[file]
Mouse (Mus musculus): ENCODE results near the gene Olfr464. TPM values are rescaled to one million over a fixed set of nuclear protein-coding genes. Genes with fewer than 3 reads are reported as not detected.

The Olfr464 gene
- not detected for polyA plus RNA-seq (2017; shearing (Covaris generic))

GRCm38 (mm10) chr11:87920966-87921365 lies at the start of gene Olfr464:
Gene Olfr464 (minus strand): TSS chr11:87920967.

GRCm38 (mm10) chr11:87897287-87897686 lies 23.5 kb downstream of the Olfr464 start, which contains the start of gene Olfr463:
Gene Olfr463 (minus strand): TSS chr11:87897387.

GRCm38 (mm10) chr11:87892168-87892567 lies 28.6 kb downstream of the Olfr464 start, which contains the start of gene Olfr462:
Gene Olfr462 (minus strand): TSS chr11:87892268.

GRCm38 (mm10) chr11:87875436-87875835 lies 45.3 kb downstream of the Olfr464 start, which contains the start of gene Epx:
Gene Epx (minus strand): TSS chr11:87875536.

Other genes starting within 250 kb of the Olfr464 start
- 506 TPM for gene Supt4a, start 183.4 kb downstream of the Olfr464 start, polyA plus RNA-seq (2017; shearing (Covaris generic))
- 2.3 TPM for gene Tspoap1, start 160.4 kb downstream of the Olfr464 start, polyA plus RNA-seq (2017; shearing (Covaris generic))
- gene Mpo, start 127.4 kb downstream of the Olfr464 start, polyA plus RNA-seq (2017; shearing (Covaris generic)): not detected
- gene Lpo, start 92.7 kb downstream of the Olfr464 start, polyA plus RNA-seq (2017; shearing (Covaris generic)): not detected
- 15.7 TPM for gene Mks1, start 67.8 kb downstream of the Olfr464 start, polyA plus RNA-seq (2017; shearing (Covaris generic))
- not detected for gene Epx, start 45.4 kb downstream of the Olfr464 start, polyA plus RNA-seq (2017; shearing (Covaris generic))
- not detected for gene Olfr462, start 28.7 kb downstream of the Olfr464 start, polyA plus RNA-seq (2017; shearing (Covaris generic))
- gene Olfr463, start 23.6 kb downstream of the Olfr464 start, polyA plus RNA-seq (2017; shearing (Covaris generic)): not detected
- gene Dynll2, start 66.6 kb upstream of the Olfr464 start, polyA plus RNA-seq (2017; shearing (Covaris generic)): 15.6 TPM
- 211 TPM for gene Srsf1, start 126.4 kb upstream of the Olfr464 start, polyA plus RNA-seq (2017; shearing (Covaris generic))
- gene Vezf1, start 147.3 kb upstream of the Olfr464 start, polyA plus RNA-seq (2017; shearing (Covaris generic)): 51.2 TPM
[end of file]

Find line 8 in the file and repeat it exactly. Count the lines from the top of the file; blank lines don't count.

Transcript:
GRCm38 (mm10) chr11:87892168-87892567 lies 28.6 kb downstream of the Olfr464 start, which contains the start of gene Olfr462: